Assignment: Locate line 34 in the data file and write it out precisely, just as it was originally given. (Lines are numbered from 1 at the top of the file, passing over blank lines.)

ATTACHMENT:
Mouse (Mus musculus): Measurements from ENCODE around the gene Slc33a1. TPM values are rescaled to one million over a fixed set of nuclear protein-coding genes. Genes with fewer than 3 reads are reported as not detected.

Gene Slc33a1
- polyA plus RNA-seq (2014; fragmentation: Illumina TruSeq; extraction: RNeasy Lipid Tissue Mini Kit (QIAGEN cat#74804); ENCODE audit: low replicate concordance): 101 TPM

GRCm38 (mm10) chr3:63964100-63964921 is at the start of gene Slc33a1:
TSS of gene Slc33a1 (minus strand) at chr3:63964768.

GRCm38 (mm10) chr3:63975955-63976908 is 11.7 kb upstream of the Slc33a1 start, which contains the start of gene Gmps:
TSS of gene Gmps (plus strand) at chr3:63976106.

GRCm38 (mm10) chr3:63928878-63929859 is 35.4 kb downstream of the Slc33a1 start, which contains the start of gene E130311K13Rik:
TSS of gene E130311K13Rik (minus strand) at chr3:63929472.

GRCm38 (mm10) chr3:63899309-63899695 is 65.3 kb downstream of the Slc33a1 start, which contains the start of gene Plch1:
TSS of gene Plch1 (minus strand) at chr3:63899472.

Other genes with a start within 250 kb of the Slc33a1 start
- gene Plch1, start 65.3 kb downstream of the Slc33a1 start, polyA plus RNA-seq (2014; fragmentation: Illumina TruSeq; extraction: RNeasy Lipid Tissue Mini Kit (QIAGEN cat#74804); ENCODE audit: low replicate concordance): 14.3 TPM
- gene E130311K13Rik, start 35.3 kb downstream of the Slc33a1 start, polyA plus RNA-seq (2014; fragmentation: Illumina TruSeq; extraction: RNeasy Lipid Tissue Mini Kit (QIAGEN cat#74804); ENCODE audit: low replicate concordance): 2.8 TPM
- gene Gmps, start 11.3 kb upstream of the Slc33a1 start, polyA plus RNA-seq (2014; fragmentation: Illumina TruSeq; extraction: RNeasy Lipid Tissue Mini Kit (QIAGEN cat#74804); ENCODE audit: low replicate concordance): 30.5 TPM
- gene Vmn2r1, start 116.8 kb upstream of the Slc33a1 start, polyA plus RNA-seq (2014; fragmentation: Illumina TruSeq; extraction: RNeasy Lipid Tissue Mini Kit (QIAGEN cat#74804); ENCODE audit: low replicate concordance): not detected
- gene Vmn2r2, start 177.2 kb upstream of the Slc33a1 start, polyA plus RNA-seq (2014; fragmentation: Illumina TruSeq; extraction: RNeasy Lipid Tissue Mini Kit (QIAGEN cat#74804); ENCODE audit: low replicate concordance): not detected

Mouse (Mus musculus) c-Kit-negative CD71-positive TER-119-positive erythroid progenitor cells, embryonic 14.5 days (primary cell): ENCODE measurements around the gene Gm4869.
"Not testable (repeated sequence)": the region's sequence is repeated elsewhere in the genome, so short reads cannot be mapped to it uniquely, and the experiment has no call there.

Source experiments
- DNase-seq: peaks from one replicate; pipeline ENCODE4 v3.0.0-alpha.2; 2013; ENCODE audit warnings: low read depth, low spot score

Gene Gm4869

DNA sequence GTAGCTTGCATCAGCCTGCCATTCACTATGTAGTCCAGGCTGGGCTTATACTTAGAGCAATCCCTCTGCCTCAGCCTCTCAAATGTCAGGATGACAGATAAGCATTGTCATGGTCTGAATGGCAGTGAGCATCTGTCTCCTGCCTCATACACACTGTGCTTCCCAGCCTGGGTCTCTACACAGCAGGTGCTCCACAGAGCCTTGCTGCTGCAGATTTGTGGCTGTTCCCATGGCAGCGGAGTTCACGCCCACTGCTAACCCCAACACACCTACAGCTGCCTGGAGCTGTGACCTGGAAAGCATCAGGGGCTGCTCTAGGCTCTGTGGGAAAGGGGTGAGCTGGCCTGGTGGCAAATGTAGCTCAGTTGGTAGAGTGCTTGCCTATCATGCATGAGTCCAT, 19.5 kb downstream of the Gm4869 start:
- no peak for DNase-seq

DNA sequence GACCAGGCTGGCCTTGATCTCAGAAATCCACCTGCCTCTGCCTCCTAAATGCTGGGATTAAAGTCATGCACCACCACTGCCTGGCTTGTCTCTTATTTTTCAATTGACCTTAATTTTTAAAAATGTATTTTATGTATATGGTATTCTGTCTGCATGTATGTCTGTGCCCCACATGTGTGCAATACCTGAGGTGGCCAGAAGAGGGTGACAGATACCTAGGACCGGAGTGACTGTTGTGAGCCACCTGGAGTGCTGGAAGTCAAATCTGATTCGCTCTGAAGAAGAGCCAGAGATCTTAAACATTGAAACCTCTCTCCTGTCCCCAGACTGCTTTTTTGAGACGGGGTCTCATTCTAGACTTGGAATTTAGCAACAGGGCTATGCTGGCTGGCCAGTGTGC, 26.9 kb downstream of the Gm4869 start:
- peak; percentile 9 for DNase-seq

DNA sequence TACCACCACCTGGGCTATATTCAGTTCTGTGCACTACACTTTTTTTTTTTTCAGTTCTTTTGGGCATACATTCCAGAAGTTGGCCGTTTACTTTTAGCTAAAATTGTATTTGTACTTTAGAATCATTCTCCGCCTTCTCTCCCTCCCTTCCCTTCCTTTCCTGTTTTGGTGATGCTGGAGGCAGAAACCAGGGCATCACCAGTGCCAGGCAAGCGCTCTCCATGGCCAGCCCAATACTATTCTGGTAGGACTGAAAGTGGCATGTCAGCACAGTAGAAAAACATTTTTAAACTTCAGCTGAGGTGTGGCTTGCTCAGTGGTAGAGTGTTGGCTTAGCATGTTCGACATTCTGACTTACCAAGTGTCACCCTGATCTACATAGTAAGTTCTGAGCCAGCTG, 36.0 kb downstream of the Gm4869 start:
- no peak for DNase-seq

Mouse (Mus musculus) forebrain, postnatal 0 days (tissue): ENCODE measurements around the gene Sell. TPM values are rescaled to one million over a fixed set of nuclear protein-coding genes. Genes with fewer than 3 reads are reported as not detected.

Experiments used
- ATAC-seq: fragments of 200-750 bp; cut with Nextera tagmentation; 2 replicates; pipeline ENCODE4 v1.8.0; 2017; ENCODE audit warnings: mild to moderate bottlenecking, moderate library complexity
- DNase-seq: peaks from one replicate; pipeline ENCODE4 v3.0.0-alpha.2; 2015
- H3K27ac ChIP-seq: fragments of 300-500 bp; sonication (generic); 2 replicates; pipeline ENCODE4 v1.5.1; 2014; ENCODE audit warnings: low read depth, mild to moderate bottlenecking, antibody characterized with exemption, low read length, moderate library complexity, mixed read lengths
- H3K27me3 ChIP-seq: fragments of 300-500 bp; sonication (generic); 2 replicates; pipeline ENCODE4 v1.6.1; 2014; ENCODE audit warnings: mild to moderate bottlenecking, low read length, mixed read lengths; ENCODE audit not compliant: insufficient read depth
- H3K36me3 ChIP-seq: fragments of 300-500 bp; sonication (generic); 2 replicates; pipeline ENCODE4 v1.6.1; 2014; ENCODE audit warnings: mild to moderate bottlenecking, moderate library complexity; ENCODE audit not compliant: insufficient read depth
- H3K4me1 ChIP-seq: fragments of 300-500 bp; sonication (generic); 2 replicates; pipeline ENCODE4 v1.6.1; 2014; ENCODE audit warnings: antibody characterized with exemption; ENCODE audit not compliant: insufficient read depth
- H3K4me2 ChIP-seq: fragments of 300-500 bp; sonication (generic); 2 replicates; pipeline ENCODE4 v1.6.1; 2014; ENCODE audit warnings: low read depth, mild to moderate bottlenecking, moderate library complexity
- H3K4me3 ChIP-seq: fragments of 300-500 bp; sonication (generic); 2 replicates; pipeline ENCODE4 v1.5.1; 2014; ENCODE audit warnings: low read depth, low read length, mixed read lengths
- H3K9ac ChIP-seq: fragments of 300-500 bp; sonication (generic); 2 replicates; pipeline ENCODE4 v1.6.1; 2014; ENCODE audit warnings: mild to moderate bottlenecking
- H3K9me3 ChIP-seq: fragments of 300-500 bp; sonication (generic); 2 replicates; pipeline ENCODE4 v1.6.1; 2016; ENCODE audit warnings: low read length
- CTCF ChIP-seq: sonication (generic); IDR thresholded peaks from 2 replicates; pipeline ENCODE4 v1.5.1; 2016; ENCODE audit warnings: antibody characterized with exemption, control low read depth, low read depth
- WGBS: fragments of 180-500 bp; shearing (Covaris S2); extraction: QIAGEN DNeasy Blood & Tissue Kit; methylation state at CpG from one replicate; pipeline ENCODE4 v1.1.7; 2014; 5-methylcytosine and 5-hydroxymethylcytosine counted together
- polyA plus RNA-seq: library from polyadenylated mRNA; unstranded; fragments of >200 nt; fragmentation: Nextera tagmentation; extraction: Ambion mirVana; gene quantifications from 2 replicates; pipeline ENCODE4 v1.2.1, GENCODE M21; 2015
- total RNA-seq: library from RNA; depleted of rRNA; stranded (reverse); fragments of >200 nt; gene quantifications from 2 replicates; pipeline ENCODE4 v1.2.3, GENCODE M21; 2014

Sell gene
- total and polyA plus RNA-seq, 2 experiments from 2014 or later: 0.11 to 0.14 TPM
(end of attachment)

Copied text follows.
- H3K27me3 ChIP-seq: fragments of 300-500 bp; sonication (generic); 2 replicates; pipeline ENCODE4 v1.6.1; 2014; ENCODE audit warnings: mild to moderate bottlenecking, low read length, mixed read lengths; ENCODE audit not compliant: insufficient read depth